SARFT said in its statement dated Thursday that most
of the punished sites broadcast video containing pornography or violence,
or showed movies or documentaries that "endangered national security and
March 21, 2008 8:11 a.m. EST
Hong Kong, China (AHN) - The Chinese government said Friday that it has ordered 25 Web sites carrying objectionable videos to close with more than two dozen online video providers targeted for future action, reports said Friday.
China's Administration of Radio, Film and Television said the sites must delete and report videos that touch national security, upset stability or harm the nation's reputation.
The action follows a Jan. 31 government edict that would ban offending video sites. Friday's move is not seen to be connected to China's efforts to block videos of violent unrest in Tibet.
Among the sites slated for shutdown is Tudou.com, described by one China consultant as the edgiest among the many video sites, including YouTube, operating in the country.
China, which is preparing for this year's international Olympic games in Beijing, has 210 Internet users and is expected to top the U.S. this year for the largest online population.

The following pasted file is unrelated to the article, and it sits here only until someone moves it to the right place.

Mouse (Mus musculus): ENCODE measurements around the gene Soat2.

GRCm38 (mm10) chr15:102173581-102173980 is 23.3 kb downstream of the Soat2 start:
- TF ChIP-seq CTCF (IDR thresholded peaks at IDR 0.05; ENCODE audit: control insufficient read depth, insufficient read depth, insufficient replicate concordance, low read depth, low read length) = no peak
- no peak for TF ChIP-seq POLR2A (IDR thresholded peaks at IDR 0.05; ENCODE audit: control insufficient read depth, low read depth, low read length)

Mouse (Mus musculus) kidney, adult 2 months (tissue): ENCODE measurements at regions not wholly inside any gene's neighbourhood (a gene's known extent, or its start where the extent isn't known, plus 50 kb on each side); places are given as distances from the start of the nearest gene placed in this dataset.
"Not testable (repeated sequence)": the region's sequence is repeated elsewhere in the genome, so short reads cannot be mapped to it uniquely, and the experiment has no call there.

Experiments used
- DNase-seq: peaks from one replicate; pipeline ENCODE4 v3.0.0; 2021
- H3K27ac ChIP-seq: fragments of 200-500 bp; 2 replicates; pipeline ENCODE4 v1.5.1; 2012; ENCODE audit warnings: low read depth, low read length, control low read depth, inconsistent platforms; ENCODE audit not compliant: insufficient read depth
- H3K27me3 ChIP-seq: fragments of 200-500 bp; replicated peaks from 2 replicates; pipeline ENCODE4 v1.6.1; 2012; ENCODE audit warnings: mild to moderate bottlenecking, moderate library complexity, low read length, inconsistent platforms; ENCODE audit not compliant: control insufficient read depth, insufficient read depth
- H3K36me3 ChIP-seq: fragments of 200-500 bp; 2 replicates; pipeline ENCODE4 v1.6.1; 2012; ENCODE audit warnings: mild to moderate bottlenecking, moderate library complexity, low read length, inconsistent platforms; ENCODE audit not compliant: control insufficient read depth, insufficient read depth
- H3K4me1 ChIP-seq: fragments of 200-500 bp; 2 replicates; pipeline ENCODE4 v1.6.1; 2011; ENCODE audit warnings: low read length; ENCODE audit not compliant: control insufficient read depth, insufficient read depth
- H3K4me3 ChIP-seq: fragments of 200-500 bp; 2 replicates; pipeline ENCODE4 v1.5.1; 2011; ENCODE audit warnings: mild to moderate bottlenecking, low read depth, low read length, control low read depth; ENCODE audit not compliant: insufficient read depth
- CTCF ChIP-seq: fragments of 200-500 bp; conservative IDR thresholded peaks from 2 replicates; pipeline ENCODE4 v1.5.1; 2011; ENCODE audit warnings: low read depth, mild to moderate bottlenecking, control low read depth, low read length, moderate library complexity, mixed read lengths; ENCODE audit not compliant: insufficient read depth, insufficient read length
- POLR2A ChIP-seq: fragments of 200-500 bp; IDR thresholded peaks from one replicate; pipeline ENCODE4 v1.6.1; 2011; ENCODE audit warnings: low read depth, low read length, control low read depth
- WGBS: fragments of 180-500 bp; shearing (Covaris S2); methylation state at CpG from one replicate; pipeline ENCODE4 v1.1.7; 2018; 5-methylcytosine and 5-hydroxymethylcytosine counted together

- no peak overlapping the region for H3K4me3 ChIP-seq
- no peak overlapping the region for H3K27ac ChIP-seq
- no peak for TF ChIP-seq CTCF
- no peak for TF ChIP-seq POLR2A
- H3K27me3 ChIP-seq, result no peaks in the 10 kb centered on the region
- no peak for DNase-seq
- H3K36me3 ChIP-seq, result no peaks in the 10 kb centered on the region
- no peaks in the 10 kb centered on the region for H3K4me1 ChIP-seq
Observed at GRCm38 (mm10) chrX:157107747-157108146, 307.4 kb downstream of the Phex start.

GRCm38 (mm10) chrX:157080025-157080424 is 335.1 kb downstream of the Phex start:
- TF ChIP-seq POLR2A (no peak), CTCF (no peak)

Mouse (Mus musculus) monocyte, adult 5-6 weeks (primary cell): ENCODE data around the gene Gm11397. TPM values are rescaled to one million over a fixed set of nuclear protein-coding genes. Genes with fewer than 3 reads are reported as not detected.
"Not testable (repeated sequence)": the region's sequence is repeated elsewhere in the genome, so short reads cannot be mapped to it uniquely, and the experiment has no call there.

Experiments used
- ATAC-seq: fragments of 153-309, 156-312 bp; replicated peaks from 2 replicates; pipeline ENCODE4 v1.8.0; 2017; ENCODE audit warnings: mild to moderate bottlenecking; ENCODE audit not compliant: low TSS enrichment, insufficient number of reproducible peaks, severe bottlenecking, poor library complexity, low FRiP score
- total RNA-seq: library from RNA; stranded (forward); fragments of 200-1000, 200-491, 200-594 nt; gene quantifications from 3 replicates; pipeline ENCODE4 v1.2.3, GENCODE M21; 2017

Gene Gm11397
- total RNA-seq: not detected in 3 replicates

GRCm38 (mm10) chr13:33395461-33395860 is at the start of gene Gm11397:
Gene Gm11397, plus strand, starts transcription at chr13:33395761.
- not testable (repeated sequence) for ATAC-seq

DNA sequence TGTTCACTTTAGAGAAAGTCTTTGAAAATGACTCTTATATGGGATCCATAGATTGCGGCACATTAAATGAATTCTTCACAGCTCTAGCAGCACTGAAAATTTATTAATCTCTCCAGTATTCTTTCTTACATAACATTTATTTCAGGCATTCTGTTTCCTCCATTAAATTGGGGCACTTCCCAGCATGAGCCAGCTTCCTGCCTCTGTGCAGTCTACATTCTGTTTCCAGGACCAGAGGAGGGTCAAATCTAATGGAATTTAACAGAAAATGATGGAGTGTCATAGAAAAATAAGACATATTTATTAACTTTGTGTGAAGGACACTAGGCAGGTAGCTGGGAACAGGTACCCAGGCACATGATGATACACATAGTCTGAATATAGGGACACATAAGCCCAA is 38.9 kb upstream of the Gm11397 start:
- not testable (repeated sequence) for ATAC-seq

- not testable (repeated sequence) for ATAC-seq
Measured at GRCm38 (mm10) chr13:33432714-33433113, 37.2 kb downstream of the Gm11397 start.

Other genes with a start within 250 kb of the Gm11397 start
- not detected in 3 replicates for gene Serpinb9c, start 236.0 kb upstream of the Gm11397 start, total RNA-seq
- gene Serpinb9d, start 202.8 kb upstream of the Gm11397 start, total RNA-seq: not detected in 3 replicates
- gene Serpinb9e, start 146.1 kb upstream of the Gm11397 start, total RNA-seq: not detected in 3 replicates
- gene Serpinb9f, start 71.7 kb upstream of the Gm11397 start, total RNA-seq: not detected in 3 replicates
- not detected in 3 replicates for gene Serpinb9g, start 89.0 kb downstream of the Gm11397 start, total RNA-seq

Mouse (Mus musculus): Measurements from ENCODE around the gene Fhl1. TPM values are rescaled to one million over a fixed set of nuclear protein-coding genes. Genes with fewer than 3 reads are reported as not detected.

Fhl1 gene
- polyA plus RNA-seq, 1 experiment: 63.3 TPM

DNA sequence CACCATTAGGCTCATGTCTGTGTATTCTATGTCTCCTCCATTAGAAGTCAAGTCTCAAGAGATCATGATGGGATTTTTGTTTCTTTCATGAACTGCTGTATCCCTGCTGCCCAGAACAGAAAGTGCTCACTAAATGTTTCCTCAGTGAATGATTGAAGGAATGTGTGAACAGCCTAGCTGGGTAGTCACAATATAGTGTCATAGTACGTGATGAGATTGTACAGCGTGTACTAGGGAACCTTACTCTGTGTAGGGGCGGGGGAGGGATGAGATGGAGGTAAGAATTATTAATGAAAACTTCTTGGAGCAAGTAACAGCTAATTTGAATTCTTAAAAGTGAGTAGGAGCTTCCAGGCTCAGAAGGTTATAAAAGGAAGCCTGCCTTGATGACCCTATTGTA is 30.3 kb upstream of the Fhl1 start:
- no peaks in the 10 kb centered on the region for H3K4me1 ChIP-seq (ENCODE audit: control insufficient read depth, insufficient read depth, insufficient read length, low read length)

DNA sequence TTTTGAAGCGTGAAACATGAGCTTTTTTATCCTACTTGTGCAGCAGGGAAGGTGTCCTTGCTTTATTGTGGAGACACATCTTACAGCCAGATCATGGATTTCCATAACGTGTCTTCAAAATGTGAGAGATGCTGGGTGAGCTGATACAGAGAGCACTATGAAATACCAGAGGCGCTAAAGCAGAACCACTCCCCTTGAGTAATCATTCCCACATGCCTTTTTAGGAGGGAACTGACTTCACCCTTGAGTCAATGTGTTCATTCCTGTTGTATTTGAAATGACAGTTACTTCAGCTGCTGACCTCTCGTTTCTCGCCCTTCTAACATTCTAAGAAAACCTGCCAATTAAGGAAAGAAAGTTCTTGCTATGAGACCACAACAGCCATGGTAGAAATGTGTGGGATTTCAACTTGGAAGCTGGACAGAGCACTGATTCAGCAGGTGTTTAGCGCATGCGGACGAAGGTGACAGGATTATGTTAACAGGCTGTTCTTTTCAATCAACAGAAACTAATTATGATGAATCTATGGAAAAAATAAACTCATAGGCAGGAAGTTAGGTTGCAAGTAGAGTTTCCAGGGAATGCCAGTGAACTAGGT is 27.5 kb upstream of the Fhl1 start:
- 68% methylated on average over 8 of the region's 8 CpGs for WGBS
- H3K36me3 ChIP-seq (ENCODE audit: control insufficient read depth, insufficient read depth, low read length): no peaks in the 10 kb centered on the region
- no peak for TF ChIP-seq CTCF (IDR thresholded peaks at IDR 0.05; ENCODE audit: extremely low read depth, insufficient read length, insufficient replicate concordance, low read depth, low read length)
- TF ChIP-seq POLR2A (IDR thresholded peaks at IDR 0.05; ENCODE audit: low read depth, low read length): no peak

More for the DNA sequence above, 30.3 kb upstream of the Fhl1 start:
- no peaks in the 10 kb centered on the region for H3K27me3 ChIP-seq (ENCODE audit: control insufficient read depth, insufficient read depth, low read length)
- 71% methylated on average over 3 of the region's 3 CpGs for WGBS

Internet users in China were blocked from seeing YouTube.com on Sunday after dozens of videos about protests in Tibet appeared on the site. 'Chinese leaders encourage Internet use for education and business but use online filters to block access to material considered subversive or pornographic. Foreign Web sites run by news organizations and human rights groups are regularly blocked if they carry sensitive information. Operators of China-based online bulletin boards are required to monitor their content and enforce censorship.' The blocking added to the communist government's efforts to control what the public saw and heard about protests that erupted Friday in the Tibetan capital, Lhasa, against Chinese rule.
By Bogdan Popa, Security and
Search Engines Editor